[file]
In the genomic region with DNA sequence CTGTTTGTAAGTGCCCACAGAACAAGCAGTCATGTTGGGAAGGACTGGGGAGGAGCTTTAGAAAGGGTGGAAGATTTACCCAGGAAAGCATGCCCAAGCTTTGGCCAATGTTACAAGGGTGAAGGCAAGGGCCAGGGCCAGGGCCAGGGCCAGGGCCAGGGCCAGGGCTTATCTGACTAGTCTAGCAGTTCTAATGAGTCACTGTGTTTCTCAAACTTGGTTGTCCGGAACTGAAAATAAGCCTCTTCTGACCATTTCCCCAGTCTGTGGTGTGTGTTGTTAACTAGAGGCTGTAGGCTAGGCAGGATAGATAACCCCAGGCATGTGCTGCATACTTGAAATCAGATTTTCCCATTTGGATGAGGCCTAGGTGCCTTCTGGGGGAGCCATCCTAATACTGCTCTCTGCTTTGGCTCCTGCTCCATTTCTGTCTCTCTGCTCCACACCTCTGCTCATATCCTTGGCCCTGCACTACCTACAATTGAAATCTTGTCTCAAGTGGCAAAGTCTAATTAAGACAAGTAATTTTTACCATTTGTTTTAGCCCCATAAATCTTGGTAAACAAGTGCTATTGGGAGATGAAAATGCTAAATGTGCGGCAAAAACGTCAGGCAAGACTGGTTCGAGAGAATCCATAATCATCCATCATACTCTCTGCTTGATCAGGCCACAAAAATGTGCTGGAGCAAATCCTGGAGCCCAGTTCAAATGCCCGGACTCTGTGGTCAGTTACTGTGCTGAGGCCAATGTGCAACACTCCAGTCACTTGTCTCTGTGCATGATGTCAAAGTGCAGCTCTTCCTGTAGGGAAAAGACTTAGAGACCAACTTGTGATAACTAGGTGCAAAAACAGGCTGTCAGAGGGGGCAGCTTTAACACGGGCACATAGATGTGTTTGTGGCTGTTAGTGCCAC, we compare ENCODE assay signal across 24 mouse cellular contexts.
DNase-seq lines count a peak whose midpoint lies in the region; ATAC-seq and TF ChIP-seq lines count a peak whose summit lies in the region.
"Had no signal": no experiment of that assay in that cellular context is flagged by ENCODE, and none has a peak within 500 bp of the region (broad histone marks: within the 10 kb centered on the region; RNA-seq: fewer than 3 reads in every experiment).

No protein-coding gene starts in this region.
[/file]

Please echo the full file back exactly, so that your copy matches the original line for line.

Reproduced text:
In the genomic region with DNA sequence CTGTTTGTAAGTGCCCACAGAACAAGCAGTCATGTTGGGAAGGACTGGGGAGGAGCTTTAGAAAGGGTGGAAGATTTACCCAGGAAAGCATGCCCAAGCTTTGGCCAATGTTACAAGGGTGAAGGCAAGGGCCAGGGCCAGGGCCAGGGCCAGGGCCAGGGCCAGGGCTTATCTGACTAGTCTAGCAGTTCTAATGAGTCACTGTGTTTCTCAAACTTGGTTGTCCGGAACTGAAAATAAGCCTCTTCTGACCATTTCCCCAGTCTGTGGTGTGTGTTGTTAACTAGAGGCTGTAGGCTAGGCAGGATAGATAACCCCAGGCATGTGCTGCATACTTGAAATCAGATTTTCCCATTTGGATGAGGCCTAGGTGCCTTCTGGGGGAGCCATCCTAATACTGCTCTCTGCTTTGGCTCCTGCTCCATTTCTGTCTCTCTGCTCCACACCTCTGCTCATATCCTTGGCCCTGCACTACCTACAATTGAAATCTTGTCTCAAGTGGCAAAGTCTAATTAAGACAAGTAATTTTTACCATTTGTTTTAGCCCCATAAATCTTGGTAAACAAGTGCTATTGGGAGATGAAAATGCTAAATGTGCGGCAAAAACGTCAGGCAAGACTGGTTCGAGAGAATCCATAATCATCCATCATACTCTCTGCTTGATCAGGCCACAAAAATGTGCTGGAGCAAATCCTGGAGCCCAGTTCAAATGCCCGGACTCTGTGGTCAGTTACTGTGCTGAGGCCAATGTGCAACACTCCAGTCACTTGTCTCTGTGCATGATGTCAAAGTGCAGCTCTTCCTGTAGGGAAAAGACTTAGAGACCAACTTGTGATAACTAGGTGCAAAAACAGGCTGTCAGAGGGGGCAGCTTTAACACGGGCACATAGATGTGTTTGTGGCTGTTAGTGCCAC, we compare ENCODE assay signal across 24 mouse cellular contexts.
DNase-seq lines count a peak whose midpoint lies in the region; ATAC-seq and TF ChIP-seq lines count a peak whose summit lies in the region.
"Had no signal": no experiment of that assay in that cellular context is flagged by ENCODE, and none has a peak within 500 bp of the region (broad histone marks: within the 10 kb centered on the region; RNA-seq: fewer than 3 reads in every experiment).

No protein-coding gene starts in this region.